Engines of Innovation

All about the Pratt & Whitney F135 and the (cancelled) General Electric/Rolls-Royce F136
  • Author
  • Message
Offline

wrightwing

Elite 2K

Elite 2K

  • Posts: 2826
  • Joined: 23 Oct 2008, 15:22

Unread post01 Jul 2018, 23:07

More thrust is always a good thing. It allows shorter, and heavier takeoff weights, quicker acceleration, quicker climb rates, improved sustained turn performance, quicker regaining of energy. In addition to improved kinematics and staying ahead of weight growth, more power is available for avionics/directed energy weapons, etc.... Instead of playing catch up with competitors/foes, we're being proactive, and and staying ahead of the curve.
Offline
User avatar

spazsinbad

Elite 3K

Elite 3K

  • Posts: 21207
  • Joined: 05 May 2009, 21:31
  • Location: ɐıןɐɹʇsn∀¯\_(ツ)_/¯
  • Warnings: -2

Unread post02 Jul 2018, 00:32

Then there are flat deck landings that could be improved by reducing Carrier Approach Speed and, as mentioned before, increasing bringback for VLs thus reducing requirement for SRVL perhaps and also reducing SRVL speeds. Who knows....?
RAN FAA A4G Skyhawk 1970s: https://www.faaaa.asn.au/spazsinbad-a4g/ AND https://www.youtube.com/channel/UCwqC_s6gcCVvG7NOge3qfAQ/
Offline

weasel1962

Forum Veteran

Forum Veteran

  • Posts: 938
  • Joined: 07 Jun 2012, 02:41
  • Location: Singapore

Unread post02 Jul 2018, 00:56

If the A variant enjoys a X% combat radius increase, the impact on B could be bigger i.e X+%. The main complaint against the B has always been the shorter combat radius.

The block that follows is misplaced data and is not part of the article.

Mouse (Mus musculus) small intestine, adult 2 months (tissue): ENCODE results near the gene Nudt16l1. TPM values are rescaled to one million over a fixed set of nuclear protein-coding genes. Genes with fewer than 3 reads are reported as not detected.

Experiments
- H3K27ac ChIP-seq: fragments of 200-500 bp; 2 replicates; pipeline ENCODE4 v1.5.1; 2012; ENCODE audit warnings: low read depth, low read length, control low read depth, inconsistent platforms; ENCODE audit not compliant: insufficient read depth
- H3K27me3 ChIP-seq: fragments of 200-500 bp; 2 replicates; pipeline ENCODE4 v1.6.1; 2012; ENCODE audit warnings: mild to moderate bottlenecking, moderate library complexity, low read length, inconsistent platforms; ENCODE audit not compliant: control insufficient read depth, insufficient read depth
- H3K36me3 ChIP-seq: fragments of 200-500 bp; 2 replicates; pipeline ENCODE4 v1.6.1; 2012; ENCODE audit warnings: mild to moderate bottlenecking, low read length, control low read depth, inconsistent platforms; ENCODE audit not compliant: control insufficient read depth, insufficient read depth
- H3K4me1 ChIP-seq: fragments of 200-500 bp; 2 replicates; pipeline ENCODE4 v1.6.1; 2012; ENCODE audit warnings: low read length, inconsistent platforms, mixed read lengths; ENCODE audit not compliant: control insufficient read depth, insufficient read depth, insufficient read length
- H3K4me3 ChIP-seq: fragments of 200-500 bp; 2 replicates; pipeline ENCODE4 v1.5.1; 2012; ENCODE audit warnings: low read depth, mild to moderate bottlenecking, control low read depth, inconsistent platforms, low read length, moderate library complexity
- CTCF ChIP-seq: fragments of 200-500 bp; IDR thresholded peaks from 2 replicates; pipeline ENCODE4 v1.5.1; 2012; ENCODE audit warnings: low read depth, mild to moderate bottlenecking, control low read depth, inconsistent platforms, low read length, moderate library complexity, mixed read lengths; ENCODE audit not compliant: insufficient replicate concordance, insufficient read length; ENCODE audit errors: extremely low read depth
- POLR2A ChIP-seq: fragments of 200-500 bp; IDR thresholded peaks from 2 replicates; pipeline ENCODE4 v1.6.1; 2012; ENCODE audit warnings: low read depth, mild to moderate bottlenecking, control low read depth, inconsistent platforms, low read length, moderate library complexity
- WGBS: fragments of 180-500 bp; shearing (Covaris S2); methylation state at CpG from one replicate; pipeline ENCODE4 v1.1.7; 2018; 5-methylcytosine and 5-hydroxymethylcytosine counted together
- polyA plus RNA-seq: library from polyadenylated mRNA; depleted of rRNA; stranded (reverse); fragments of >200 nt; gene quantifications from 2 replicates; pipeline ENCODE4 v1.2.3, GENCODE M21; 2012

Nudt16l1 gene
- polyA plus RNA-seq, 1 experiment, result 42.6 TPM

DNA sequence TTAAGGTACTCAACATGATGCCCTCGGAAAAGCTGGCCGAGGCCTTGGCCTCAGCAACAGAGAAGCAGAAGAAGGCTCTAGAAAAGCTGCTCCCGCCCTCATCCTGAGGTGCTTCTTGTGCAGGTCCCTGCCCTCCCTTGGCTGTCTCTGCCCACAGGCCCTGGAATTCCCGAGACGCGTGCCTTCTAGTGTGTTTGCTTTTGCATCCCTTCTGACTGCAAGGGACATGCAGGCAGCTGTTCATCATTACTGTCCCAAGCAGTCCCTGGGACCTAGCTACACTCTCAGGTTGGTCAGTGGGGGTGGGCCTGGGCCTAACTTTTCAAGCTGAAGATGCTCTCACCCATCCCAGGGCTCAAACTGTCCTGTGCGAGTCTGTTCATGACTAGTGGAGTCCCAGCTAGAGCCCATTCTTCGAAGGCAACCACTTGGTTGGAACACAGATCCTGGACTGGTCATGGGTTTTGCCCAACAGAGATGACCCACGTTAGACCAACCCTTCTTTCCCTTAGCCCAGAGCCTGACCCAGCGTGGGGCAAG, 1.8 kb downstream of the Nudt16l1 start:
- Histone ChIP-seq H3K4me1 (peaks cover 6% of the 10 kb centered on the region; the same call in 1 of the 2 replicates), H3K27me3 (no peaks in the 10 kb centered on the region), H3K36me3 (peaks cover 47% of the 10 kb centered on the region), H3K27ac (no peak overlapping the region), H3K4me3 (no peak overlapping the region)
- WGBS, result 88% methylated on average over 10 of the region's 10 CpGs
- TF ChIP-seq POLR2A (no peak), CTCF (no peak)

If the AETP goal of 30% increase in combat radius is achieved on the A, on official combat radius of 590nm, this would translate into 177nm increase in combat radius, some of which are already being seen in growth option 1. If its 177nm, there is no reason why this isn't the same for the B ie 450+177 = 627nm since the takeoff weight is the same.

VTO can already be done pre-enhancement, VTO performance will also improve much more with the thrust enhancements.
Offline

marauder2048

Senior member

Senior member

  • Posts: 332
  • Joined: 14 Mar 2012, 06:46

Unread post02 Jul 2018, 04:17

zero-one wrote:Yeah I think A is the reason. But what can they possibly add to the F-35 to make it heavier?
DAS and EOTS will be upgraded, so are the new hardware pieces substantially heavier?


For reference, the Band 2/5 EW kits alone were 120 - 140 pounds.
IIRC, there are still Bands 6 - 10 and probably higher that are likely
to make their way on to the aircraft.
Offline
User avatar

popcorn

Elite 3K

Elite 3K

  • Posts: 7375
  • Joined: 24 Sep 2008, 08:55

Unread post02 Jul 2018, 04:34

It would be an interesting exercise to see how much further beyond the 5% thrust increase in hover RR could squeeze out of the lift fan to accommodate AETP levels of power.
"When a fifth-generation fighter meets a fourth-generation fighter—the [latter] dies,”
CSAF Gen. Mark Welsh
Offline

wrightwing

Elite 2K

Elite 2K

  • Posts: 2826
  • Joined: 23 Oct 2008, 15:22

Unread post02 Jul 2018, 05:10

weasel1962 wrote:If the A variant enjoys a X% combat radius increase, the impact on B could be bigger i.e X+%. The main complaint against the B has always been the shorter combat radius.

If the AETP goal of 30% increase in combat radius is achieved on the A, on official combat radius of 590nm, this would translate into 177nm increase in combat radius, some of which are already being seen in growth option 1. If its 177nm, there is no reason why this isn't the same for the B ie 450+177 = 627nm since the takeoff weight is the same.